Difference between revisions of "Granada (Nicaragua)"
Revision as of 00:23, 11 July 2007
Granada is the oldest colonial city in Nicaragua and the entire Western Hemisphere, it is also the all-time-rival of Leon. It is located on the upper side of the Lago Cocibolca. Its colored colonial buildings, the interesting history and its relative safety make it more and more important for tourism.
Nicaragua is the second poorest country in Latin America, therefore it is important to support the local Nicaraguan economy. Purchase local products (beer, food, etc.) and support Nicaraguan owned businesses.
There is a small airport a few miles from Granada on the highway to Masaya. The airport was served only by Nature Air, which offered flights from San Jose and Liberia, Costa Rica, the flights have been suspended until further notice (due to lack of passengers). It's less expensive to land in Managua (the capital of Nicaragua) and from there make your way by bus (every half hour from Mercado Huembes or the La UCA station) or taxi (around $35 from the airport). Alternatively, flying into San José, Costa Rica's capital, can be a cheaper option. From there, bus connections to Granada and rental cars are available.
The old train that once existed was shut down during the era of Violeta Chamorro. So, no, there's no possibility to take any train to get there.
Yes you can get there by rental car, which is often really expensive to hire, since imported cars are expensive too and the risk of theft is high. The roads are better than in Costa Rica, especially since a bit of time ago, the government made an effort to improve a lot of the main roads, still be aware that many times, especially in rainy season, streets that are a bit off the beaten path can become very difficult to drive or simply disappear.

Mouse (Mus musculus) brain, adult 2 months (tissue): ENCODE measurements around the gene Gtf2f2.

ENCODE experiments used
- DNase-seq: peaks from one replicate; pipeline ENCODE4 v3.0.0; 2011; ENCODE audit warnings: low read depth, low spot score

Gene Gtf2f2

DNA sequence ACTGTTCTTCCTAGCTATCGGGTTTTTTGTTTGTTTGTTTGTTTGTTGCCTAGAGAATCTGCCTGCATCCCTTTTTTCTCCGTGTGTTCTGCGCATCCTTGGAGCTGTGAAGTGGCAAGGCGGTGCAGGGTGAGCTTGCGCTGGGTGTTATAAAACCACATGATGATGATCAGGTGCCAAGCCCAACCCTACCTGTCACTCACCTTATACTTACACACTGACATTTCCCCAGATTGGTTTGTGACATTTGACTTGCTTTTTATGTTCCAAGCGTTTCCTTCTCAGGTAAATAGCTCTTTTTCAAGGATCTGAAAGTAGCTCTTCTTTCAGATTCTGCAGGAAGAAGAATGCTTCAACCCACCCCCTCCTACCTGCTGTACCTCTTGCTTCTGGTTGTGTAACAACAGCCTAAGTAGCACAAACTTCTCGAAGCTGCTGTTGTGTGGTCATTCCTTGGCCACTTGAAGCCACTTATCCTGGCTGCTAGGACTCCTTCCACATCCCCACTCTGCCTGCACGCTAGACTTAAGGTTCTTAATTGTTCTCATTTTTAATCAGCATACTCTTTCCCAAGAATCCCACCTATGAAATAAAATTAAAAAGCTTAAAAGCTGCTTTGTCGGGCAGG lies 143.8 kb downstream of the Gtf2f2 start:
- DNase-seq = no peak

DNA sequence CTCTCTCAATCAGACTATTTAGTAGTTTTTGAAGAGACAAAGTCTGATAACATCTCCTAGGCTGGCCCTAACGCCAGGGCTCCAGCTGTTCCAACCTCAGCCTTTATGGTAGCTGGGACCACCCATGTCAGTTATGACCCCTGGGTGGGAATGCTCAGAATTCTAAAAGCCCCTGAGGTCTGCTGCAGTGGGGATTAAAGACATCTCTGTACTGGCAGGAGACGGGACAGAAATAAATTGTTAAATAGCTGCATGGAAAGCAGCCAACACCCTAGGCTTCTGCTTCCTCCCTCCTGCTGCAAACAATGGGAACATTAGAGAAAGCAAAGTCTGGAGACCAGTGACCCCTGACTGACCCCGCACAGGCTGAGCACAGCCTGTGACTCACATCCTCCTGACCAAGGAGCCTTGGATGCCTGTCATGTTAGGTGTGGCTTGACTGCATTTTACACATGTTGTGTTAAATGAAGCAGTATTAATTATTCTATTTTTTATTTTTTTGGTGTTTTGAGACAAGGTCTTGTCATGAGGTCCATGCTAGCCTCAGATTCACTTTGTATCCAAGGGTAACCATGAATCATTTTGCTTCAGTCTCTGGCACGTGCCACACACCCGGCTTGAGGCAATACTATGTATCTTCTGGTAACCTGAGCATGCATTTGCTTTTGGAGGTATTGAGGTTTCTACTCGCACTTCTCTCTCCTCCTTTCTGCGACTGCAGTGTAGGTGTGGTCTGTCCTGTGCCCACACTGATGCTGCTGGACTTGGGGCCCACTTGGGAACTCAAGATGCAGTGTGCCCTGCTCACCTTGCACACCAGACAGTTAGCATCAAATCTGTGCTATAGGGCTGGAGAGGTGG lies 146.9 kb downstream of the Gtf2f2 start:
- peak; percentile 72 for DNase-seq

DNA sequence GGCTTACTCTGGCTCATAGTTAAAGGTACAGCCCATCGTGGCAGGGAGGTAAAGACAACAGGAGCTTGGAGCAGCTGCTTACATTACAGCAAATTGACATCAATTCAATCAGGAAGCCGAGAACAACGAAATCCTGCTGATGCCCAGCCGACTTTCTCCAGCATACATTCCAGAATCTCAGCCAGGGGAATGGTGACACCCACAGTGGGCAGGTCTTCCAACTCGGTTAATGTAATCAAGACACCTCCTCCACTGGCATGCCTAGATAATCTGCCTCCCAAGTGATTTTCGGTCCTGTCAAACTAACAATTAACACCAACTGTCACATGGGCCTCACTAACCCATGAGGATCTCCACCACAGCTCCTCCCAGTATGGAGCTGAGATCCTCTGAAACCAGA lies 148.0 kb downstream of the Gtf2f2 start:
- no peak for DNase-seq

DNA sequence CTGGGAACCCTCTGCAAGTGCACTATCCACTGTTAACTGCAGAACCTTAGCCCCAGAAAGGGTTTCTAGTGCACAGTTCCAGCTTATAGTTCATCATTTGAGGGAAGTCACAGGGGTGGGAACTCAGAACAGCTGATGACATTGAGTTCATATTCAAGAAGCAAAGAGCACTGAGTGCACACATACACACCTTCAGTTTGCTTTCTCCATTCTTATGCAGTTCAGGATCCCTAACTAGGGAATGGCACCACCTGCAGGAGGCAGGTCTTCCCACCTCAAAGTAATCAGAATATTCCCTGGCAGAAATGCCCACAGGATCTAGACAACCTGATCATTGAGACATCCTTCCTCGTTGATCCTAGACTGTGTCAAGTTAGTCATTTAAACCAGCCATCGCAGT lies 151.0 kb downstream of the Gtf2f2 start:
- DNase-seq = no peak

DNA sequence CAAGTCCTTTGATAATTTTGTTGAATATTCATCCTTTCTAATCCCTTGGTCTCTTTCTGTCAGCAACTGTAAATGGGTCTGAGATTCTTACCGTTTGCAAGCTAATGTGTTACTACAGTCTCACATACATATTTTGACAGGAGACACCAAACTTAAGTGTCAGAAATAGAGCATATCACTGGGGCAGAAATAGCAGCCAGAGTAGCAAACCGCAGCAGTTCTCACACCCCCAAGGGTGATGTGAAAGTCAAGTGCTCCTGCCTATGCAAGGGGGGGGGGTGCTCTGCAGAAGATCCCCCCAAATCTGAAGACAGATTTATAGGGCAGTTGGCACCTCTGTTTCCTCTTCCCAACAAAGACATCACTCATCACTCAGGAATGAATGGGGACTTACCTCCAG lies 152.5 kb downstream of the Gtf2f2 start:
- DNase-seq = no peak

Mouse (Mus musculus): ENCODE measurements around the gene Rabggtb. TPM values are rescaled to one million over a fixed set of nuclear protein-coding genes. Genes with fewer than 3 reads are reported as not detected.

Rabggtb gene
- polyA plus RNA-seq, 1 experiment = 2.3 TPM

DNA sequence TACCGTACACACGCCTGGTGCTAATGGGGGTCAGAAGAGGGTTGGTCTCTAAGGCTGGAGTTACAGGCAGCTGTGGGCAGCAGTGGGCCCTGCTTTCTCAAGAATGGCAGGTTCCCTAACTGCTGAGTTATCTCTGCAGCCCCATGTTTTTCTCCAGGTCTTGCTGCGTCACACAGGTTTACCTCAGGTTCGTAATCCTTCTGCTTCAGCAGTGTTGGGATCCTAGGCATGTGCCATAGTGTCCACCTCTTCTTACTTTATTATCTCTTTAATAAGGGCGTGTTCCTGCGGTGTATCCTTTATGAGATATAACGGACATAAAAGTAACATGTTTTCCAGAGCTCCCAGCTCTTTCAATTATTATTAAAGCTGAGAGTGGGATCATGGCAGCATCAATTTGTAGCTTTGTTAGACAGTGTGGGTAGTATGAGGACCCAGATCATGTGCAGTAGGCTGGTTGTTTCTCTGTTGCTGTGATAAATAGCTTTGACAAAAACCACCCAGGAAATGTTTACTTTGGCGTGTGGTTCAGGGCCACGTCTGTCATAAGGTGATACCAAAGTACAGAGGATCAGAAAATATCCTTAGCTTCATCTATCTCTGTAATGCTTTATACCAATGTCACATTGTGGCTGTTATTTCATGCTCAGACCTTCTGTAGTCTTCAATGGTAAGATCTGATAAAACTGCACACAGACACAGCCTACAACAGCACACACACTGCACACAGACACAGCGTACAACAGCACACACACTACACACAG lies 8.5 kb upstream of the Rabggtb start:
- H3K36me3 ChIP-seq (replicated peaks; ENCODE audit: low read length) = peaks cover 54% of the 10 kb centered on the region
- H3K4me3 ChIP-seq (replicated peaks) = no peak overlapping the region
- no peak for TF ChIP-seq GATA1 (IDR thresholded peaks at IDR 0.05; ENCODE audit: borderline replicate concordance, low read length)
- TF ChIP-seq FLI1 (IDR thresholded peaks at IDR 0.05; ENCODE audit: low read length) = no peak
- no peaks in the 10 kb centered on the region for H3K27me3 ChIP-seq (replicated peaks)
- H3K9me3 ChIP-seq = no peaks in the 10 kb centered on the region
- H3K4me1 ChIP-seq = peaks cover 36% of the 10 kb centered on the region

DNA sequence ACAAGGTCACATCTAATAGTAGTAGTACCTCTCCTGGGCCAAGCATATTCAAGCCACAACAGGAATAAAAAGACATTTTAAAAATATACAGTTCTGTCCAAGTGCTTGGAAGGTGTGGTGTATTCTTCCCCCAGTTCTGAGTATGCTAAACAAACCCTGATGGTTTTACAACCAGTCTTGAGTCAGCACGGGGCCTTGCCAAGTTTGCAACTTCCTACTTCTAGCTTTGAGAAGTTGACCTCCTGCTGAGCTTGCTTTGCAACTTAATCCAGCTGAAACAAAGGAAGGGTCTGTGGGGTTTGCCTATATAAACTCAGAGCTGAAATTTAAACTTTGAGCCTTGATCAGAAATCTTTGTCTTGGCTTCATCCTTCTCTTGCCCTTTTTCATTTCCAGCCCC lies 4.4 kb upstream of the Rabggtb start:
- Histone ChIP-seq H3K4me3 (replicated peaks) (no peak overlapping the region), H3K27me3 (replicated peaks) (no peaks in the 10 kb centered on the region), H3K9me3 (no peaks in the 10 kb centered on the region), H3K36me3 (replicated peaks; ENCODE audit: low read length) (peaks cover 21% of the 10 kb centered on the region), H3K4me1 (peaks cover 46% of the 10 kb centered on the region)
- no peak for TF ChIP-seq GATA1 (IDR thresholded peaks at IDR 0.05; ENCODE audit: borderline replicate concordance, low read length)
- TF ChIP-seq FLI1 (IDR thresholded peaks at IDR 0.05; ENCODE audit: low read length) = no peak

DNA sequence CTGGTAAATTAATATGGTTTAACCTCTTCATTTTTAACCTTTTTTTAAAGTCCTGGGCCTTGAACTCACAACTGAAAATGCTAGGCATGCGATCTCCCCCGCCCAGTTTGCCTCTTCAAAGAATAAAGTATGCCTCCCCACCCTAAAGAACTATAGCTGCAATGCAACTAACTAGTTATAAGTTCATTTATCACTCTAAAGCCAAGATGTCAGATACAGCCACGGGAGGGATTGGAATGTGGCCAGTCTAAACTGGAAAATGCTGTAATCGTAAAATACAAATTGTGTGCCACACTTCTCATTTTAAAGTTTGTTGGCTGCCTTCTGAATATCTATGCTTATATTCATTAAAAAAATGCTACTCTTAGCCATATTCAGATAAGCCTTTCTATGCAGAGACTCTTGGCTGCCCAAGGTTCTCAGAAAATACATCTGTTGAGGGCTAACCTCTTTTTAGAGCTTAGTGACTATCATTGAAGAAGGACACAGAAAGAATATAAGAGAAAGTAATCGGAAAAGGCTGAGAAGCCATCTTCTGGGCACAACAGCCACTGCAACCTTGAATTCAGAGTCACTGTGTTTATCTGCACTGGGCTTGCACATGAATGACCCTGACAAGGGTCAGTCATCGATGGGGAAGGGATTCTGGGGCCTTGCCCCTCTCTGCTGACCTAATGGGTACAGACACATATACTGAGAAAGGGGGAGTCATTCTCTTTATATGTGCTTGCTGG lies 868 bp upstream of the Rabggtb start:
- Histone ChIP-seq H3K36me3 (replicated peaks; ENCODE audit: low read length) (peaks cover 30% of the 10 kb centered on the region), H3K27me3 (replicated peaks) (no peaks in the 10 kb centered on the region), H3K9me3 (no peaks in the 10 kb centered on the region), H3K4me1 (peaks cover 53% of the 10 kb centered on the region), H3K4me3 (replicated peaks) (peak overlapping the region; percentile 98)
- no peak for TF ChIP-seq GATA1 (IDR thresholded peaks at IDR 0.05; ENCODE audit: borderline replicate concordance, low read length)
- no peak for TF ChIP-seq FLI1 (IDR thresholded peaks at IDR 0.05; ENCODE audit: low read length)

From Costa Rica, take the Panamerican Highway, which leads from San José through Liberia, the border crossing at Penas Blancas, first bigger town in Nicaragua is Rivas, and then goes on directly to Granada.
From Costa Rica
There are two main options, either take the chicken buses which are slightly cheaper and fuzz your way through, experience a lot of interesting sights and the heat or hop on one of the (often agonizingly) air conditioned coaches, which are comfortable, take you there in about 8-10 hours (bordercrossing might take a while) and cost US$15. The best options going from Costa Rica to Nicaragua are Central Line, TransNica and TICABUS. Back from Granada to Costa Rica you might as well take the NICABUS. Just ask any taxi driver in San José to take you to the TICABUS-station.
From Managua, direct shuttles leave when full from the UCA terminal (University of Central America) for around C 18. From Leon, catch a direct Leon-Managua-UCA shuttle (again, the shuttles leave once full from the terminal in Leon) for C 25.
There's a boat running twice a week from San Carlos (Costa Rican Boarder) via Ometepe to Granada and back.
Granada everything is comfortably reachable by foot.
Local taxis work on set prices: 7 Cordobas, after 9pm 10 and at night 15-20 Cordobas per person, wherever you go within the towns borders.
Buses (old stylish US or Canadian schoolbuses) go just about everywhere at about every time, you see them and if you slightly look like anybody wanting to go anywhere, be sure they'll load you on their bus. Another option are the mini busses which have a bit more set time and you can book in advance, they're more comfortable but cost a bit more.
Horse carts are something else, ancient and useful and found everywhere but often the horses are so worn out that you should seriously ask yourself if you want to contribute to their suffering.